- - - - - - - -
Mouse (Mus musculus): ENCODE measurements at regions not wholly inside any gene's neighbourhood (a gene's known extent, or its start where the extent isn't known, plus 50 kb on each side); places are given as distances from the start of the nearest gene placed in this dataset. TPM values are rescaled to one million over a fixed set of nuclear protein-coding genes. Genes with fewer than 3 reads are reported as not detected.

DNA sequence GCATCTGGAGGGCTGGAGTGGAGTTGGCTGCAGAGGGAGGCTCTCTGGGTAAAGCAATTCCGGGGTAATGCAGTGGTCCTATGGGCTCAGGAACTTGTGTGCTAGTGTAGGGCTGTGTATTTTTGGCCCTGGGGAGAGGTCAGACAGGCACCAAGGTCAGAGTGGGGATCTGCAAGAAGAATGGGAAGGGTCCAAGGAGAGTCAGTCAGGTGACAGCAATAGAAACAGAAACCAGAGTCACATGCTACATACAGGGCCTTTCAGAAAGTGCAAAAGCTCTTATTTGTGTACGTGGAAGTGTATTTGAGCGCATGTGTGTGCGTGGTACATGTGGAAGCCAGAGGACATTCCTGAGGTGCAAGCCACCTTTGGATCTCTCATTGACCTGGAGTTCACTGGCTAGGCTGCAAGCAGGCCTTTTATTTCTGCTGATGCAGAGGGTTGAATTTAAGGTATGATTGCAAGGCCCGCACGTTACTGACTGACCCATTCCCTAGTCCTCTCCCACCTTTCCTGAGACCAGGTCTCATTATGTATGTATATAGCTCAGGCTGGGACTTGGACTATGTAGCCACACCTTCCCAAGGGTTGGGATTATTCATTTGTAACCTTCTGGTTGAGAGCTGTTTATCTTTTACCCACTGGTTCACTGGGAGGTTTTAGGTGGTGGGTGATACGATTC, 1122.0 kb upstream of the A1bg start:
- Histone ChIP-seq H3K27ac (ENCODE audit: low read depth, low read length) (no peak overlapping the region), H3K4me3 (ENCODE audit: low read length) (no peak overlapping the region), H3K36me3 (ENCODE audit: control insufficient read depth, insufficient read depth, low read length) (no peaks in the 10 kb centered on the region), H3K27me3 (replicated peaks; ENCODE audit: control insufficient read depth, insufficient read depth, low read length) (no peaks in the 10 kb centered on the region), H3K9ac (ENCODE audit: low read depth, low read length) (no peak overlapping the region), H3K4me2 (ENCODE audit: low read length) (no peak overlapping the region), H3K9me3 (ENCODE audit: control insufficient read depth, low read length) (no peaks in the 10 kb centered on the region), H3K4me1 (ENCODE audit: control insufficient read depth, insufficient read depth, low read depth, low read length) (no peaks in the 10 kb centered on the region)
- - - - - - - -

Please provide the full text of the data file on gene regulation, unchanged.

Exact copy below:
Mouse (Mus musculus): ENCODE measurements at regions not wholly inside any gene's neighbourhood (a gene's known extent, or its start where the extent isn't known, plus 50 kb on each side); places are given as distances from the start of the nearest gene placed in this dataset. TPM values are rescaled to one million over a fixed set of nuclear protein-coding genes. Genes with fewer than 3 reads are reported as not detected.

DNA sequence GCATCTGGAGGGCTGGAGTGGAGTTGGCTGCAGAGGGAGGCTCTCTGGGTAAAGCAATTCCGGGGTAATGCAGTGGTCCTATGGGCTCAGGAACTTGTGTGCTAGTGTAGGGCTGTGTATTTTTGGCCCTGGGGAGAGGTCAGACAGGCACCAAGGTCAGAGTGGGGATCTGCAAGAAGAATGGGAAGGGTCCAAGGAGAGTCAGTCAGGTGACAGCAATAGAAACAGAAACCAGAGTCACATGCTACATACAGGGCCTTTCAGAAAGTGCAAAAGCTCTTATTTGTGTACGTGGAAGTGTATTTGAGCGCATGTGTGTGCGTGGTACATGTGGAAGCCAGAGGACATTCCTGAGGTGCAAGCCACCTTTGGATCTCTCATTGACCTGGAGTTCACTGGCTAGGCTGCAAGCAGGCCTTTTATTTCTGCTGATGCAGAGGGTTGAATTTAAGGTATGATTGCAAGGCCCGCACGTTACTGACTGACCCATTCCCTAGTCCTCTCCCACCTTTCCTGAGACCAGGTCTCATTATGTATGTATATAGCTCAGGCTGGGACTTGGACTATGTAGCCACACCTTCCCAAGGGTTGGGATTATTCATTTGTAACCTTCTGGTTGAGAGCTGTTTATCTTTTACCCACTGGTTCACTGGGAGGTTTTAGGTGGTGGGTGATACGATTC, 1122.0 kb upstream of the A1bg start:
- Histone ChIP-seq H3K27ac (ENCODE audit: low read depth, low read length) (no peak overlapping the region), H3K4me3 (ENCODE audit: low read length) (no peak overlapping the region), H3K36me3 (ENCODE audit: control insufficient read depth, insufficient read depth, low read length) (no peaks in the 10 kb centered on the region), H3K27me3 (replicated peaks; ENCODE audit: control insufficient read depth, insufficient read depth, low read length) (no peaks in the 10 kb centered on the region), H3K9ac (ENCODE audit: low read depth, low read length) (no peak overlapping the region), H3K4me2 (ENCODE audit: low read length) (no peak overlapping the region), H3K9me3 (ENCODE audit: control insufficient read depth, low read length) (no peaks in the 10 kb centered on the region), H3K4me1 (ENCODE audit: control insufficient read depth, insufficient read depth, low read depth, low read length) (no peaks in the 10 kb centered on the region)